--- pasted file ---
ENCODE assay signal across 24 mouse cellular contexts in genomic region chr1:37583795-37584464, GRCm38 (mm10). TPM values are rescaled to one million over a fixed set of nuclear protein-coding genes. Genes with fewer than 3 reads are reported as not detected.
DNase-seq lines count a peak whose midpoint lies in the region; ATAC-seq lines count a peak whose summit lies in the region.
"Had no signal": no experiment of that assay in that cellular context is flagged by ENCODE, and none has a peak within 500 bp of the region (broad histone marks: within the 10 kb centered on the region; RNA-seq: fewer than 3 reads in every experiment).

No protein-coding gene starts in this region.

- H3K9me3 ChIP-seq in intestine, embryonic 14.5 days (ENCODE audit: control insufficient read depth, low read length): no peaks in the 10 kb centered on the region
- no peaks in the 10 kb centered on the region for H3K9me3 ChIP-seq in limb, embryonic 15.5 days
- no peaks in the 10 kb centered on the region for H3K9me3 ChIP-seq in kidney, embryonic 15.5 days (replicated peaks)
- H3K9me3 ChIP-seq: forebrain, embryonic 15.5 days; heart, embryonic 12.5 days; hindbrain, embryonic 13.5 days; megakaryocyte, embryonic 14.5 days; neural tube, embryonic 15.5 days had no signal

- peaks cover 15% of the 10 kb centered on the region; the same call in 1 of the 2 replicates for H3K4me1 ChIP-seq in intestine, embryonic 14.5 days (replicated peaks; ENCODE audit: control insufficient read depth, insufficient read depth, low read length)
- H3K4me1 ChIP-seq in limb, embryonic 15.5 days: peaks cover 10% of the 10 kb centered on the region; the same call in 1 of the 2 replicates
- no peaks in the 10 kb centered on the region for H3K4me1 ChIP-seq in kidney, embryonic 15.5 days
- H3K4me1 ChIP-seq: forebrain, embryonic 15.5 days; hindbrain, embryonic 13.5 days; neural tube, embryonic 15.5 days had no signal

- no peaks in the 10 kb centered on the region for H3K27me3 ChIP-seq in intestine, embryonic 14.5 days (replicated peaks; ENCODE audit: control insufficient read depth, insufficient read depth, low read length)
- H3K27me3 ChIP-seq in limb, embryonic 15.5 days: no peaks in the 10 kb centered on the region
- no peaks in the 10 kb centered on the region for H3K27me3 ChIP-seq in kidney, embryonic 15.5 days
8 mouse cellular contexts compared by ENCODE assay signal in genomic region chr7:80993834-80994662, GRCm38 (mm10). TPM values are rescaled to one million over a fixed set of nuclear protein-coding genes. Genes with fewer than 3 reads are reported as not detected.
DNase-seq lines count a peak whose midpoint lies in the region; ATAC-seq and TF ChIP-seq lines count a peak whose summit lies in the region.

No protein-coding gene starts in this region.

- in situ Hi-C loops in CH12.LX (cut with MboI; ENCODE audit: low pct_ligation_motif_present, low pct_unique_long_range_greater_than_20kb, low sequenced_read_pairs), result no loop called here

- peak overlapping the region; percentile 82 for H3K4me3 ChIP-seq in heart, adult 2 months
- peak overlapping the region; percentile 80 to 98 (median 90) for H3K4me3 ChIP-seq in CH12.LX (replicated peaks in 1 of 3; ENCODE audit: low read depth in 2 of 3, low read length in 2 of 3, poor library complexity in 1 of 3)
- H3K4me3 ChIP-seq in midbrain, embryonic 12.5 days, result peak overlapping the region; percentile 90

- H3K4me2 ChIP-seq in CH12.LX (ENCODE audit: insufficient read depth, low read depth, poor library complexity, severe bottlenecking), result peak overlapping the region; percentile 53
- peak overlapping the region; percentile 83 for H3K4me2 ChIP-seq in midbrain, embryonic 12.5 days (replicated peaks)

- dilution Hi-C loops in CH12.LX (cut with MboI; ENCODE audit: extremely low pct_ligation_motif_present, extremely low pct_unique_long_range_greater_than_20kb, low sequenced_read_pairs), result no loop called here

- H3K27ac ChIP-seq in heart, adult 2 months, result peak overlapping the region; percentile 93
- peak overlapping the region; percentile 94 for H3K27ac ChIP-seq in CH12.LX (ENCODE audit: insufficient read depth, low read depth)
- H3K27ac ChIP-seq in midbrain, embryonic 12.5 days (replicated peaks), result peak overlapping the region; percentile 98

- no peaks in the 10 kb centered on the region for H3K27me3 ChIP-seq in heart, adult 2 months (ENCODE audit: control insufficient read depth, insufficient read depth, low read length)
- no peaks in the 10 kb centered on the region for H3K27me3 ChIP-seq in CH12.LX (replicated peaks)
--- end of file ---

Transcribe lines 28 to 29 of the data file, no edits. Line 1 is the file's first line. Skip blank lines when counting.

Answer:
- H3K27ac ChIP-seq in midbrain, embryonic 12.5 days (replicated peaks), result peak overlapping the region; percentile 98

- no peaks in the 10 kb centered on the region for H3K27me3 ChIP-seq in heart, adult 2 months (ENCODE audit: control insufficient read depth, insufficient read depth, low read length)